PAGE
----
Saudi Arabia Crown Prince Mohammed bin Salman has proclaimed that he does not care about accusations of sportswashing. Bin Salman became his country’s de facto ruler in 2017. Since then, the billionaire has invested a fortune in sports. Most notably, bin Salman’s Public Investment Fund (PIF) bought a majority stake in Newcastle United in 2021. PIF also helped create the controversial LIV Golf in the same year.

Bin Salman made the nonchalant claims during a recent interview with Fox News. It was his first-ever full interview in English. “If sportswashing is going to increase my GDP by 1%, then we’ll continue doing sportswashing,” proclaimed Bin Salman.

The Saudi official was then asked directly how he felt about the sportswashing term. “I don’t care [about the term]. I have 1% growth in GDP from sport and I am aiming for another 1.5%. Call it what you want – we are going to get that 1.5%.”

Massive money crucial to country’s success

Critics of PIF’s involvement in sports claim that the moves are made to distract from their human rights issues. The 2018 murder of journalist Jamal Khashoggi, in particular, blocked Saudi Arabia from making many big moves. Other nations chose not to do business with the Saudis. Nevertheless, things have changed over the last few years. Money has been a key factor.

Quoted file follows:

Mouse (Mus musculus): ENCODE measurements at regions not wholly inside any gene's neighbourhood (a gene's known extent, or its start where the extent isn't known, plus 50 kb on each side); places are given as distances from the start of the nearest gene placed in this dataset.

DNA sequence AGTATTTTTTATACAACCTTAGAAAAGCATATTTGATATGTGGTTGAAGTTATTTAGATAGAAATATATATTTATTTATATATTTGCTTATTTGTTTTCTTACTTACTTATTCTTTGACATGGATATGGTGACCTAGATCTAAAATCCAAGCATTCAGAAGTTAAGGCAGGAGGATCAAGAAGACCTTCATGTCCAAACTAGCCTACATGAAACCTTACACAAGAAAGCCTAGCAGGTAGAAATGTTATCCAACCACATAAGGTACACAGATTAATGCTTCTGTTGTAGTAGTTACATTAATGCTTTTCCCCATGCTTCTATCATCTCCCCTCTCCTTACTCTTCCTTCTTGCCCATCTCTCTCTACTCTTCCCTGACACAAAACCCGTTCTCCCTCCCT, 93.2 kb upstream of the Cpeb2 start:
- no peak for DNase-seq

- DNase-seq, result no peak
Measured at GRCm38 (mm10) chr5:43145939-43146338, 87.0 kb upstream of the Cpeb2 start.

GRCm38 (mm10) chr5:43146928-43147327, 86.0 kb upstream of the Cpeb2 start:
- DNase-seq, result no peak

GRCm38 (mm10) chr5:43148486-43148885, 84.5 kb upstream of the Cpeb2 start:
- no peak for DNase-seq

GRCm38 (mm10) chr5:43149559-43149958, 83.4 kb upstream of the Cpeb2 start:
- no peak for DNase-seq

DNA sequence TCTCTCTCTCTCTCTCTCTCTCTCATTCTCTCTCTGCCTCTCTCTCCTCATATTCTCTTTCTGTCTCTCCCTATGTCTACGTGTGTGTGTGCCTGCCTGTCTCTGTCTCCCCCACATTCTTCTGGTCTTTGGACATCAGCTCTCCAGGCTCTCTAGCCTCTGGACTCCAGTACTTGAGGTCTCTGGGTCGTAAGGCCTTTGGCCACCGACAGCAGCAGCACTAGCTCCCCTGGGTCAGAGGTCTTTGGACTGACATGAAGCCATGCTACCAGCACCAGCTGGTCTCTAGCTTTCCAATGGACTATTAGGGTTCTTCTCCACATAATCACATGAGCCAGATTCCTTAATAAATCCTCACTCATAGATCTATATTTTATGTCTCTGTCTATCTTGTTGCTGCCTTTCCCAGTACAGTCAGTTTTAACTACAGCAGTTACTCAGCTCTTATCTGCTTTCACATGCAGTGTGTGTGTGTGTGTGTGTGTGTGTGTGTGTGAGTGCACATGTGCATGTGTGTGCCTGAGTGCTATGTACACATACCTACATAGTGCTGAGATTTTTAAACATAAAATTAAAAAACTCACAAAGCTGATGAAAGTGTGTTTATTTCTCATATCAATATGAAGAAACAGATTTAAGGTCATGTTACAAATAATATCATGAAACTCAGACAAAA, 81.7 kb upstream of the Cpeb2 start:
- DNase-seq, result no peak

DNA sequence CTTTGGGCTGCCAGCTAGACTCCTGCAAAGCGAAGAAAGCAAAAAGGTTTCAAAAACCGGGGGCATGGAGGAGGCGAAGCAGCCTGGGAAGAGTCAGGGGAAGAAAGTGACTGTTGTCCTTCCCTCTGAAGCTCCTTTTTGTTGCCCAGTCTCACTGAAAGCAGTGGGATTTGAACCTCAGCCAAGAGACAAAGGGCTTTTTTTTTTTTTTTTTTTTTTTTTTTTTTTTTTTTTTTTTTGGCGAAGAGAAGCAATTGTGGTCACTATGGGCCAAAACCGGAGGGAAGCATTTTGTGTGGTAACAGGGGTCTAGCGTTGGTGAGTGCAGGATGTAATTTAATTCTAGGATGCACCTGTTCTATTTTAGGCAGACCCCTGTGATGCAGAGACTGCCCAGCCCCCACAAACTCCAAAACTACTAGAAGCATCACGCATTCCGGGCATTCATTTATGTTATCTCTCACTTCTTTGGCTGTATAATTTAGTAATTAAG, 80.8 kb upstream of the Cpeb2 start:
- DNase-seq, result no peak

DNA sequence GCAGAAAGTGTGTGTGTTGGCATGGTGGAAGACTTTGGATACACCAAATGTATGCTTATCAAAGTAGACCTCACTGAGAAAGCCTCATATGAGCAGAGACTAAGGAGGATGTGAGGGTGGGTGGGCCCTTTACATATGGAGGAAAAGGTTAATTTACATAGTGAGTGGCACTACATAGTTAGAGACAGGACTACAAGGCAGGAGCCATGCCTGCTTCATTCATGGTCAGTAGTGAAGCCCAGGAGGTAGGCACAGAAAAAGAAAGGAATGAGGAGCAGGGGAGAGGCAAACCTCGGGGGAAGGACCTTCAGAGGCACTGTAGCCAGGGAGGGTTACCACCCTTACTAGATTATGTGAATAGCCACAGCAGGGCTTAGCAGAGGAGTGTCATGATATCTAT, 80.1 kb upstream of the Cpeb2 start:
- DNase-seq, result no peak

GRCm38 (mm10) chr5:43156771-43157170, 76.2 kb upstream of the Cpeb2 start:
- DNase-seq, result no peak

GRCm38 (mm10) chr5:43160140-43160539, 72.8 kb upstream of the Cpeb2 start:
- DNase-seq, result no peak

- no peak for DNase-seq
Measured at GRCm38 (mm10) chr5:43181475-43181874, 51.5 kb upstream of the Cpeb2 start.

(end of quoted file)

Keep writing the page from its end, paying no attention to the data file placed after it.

Saudi official defends sportswashing

Along with investing directly in teams and sports leagues, Saudi Arabia has also struck deals to bring certain competitions to the Middle Eastern nation. This includes hosting the 2023 FIFA Club World Cup and the 2029 Asian Games. Bin Salman admitted these deals help bring more tourism to the country.

“When you want to diversify an economy you have to work in all sectors: mining, infrastructure, manufacturing, transportation, logistics all this,” continued bin Salman. “Part of it is tourism and if you want to develop tourism part of it is culture, part of it is your sport sector, because you need to create a calendar.”

“We can see tourism used to contribute to Saudi GDP 3% now it’s 7%. Sport used to be 0.4% now it’s 1.5% so it’s economic growth it’s jobs, it’s a calendar, it’s entertainment, it’s tourism.”

As long as they are allowed to freely splash the cash, PIF seems here to stay. Other sporting events will soon be headed to Saudi Arabia as well. This includes boxing matches, tennis events and F1 races.

PHOTO: IMAGO / Russian Look